Wild lettuce (Lactuca virosa) has been used in traditional medicine for its calmative effect.* Wild lettuce has been found to contain the key components of lactucic acid, lactucone, and lactucopicrin. Wild lettuce supports restful sleep by promoting a relaxed feeling.*17
Jamaica Dogwood (Piscidia piscipula) root contains isoflavonoids and tannins that help promote restful sleep.* This herb helps individuals fall asleep and promotes musculoskeletal relaxation.* This botanical ingredient has also been found to resolve nervous irritability, thus promoting quality sleep.*18
If pregnant, nursing, or taking prescription drugs, consult your healthcare practitioner prior to use.
May impair your ability to drive or operate heavy equipment. Due to additive sedative effect, avoid using with alcohol.
Leathwood PD, Chauffard F, Heck E, Munoz-Box R. Aqueous extract of valerian root (Valeriana officinalis L.) improves sleep quality in man. Pharmacol Biochem Behav. 1982;17:65–71.
Leathwood PD, Chauffard F. Aqueous extract of valerian reduces latency to fall asleep in man. Planta Med. 1985;51:144–8.
Lindahl O, Lindwall L. Double blind study of a valerian preparation. Pharmacol Biochem Behav. 1989;32:1065–6.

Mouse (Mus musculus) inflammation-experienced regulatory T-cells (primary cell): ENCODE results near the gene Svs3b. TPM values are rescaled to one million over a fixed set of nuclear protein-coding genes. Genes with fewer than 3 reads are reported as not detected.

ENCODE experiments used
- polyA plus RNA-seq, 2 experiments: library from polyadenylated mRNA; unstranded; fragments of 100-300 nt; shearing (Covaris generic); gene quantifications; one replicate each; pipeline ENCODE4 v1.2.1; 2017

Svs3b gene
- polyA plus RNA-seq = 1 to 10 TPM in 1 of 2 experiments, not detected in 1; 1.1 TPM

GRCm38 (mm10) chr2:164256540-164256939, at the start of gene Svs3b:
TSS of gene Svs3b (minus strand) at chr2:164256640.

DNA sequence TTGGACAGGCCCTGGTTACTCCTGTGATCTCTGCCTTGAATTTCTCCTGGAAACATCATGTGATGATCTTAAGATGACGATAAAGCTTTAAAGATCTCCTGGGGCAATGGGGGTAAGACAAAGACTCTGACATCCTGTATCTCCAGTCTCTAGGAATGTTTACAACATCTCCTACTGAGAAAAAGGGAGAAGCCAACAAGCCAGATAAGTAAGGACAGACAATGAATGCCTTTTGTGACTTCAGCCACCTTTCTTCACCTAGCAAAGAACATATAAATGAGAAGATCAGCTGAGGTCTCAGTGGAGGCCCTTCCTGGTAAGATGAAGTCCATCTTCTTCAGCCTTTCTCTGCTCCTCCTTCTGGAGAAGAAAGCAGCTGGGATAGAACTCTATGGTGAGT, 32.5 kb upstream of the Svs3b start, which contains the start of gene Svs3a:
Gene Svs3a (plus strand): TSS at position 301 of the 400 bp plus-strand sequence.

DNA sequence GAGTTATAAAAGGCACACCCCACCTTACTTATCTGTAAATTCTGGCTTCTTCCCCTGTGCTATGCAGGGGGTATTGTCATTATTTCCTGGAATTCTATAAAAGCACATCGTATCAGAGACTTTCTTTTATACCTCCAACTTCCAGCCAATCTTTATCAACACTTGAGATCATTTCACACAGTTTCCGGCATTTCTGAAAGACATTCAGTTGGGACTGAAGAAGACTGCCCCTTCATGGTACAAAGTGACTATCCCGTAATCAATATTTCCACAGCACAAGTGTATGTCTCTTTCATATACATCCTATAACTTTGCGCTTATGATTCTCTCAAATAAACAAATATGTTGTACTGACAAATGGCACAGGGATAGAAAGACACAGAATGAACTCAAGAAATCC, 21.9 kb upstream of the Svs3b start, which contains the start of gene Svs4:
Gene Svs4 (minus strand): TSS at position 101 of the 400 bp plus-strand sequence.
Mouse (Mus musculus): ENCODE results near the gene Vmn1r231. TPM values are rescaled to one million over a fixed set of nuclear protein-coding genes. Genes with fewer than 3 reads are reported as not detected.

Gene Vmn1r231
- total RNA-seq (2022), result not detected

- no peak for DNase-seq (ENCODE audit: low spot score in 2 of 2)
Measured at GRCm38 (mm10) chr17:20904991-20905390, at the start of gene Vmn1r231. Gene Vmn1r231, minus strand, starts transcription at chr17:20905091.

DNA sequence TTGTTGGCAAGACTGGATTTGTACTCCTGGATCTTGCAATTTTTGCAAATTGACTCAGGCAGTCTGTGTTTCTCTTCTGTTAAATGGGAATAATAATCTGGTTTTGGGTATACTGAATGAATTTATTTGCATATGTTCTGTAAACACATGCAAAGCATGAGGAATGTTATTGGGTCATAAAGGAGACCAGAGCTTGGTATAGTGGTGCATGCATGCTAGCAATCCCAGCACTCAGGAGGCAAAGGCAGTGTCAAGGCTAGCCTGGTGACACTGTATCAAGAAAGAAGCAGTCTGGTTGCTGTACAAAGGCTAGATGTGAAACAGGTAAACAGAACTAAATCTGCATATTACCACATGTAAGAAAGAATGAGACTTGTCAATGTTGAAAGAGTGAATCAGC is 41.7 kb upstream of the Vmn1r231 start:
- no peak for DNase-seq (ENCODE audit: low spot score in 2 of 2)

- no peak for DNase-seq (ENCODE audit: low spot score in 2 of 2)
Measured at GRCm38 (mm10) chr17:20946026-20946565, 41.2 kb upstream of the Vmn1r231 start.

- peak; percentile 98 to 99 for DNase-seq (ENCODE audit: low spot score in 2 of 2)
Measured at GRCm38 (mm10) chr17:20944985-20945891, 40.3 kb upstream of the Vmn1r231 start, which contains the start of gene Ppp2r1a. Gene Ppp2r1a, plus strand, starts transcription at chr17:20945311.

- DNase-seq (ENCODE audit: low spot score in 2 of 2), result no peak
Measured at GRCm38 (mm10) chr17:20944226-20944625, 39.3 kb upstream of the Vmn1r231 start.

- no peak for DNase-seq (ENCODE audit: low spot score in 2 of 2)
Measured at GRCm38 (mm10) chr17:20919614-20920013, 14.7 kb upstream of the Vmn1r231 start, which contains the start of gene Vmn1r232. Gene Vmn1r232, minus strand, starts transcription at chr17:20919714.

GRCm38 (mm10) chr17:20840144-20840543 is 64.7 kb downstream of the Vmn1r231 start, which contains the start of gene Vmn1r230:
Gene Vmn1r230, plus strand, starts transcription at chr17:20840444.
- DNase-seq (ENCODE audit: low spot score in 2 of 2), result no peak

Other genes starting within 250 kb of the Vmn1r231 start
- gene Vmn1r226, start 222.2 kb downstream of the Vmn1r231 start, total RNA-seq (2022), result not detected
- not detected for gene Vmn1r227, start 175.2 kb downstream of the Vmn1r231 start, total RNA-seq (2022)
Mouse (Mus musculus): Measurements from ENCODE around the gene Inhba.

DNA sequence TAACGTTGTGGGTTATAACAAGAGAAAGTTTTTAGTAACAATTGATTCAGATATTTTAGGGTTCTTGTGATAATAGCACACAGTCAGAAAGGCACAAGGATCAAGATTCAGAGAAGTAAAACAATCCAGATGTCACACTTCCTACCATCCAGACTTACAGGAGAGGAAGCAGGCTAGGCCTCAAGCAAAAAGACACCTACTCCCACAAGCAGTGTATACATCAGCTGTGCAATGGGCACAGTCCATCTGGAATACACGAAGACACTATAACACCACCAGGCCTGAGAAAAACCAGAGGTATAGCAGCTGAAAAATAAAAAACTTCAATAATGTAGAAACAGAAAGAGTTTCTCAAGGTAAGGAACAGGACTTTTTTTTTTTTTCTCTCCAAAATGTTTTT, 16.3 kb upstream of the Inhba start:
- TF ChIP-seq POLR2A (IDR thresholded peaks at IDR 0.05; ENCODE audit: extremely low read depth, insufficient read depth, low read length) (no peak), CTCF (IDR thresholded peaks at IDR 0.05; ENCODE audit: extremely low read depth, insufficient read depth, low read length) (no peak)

Balderer G, Borbely AA. Effect of valerian on human sleep. Psycho-Pharmacol. 1985;87:406–9.
Schulz H, Stolz C, Muller J. The effect of valerian extract on sleep polygraphy in poor sleepers: a pilot study. Pharmacopsychiatry. 1994;27:147–51.
Donath F, Quispe S, Diefenbach K, Maurer A, Fietze I, Roots I. Critical evaluation of the effect of valerian extract on sleep structure and sleep quality. Pharmacopsychiatry. 2000;33:47–53.
Dominguez RA, Bravo-Valverde RL, Kaplowitz BR, Cott JM. Valerian as a hypnotic for Hispanic patients. Cultur Divers Ethni Minor Psychol. 2000;6:84–92.
Valerian. In: Blumenthal M, Goldberg A, Brinckmann J., ed. Herbal Medicine. Expanded Commission E Monographs. Austin, Tex: American Botanical Council; Integrative Medicine Communications; 2000:397.